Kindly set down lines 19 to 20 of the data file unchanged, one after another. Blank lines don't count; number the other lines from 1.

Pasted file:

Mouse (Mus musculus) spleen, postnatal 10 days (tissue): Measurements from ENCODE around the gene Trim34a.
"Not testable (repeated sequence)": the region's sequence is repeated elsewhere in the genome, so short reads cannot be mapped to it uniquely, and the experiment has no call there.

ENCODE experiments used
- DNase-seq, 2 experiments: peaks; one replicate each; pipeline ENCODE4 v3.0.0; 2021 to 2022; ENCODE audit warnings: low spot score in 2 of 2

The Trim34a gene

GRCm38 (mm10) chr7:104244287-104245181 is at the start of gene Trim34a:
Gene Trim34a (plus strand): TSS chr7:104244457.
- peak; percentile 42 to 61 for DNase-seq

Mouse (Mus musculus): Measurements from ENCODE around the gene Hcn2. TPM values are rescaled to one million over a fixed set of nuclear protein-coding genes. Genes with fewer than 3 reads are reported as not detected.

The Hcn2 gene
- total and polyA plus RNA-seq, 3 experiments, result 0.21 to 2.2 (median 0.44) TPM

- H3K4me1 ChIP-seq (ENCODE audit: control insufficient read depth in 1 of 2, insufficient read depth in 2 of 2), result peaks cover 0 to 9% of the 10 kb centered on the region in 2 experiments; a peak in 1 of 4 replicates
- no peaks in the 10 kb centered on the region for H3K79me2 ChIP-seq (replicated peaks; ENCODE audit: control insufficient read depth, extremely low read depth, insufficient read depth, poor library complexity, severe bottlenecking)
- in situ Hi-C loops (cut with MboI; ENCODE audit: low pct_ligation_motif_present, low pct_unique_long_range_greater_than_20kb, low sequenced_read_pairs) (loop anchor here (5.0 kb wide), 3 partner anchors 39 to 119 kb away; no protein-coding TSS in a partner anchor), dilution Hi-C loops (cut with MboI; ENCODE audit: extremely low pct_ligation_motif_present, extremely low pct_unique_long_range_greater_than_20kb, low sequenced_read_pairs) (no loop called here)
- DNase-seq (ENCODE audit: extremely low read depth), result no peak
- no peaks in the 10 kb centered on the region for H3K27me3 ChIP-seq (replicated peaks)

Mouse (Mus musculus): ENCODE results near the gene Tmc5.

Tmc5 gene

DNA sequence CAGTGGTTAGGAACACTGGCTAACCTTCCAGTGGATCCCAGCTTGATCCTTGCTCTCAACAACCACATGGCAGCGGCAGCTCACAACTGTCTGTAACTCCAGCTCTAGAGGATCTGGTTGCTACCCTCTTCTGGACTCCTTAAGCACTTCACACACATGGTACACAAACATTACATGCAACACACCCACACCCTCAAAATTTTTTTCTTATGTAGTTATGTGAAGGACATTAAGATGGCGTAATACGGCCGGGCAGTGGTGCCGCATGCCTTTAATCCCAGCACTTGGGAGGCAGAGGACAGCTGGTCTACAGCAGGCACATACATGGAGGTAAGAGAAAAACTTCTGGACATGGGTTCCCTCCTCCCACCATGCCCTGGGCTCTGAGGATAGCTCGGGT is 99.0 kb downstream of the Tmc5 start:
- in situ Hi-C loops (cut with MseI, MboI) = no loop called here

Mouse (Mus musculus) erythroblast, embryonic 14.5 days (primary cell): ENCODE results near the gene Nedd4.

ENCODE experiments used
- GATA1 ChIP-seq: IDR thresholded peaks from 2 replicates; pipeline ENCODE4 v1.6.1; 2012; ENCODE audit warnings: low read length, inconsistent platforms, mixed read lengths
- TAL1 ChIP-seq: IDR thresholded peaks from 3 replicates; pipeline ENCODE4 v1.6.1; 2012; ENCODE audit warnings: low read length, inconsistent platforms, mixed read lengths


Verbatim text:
DNA sequence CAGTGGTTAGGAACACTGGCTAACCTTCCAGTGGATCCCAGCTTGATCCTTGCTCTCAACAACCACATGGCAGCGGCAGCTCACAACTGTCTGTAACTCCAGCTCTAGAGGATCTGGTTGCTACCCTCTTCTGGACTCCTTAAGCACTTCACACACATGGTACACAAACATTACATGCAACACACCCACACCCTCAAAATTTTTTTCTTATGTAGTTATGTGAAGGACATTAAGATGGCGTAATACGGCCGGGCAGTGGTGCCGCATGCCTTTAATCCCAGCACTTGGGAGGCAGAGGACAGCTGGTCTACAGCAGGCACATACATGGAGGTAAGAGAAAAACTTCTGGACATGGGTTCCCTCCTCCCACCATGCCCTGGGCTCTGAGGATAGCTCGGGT is 99.0 kb downstream of the Tmc5 start:
- in situ Hi-C loops (cut with MseI, MboI) = no loop called here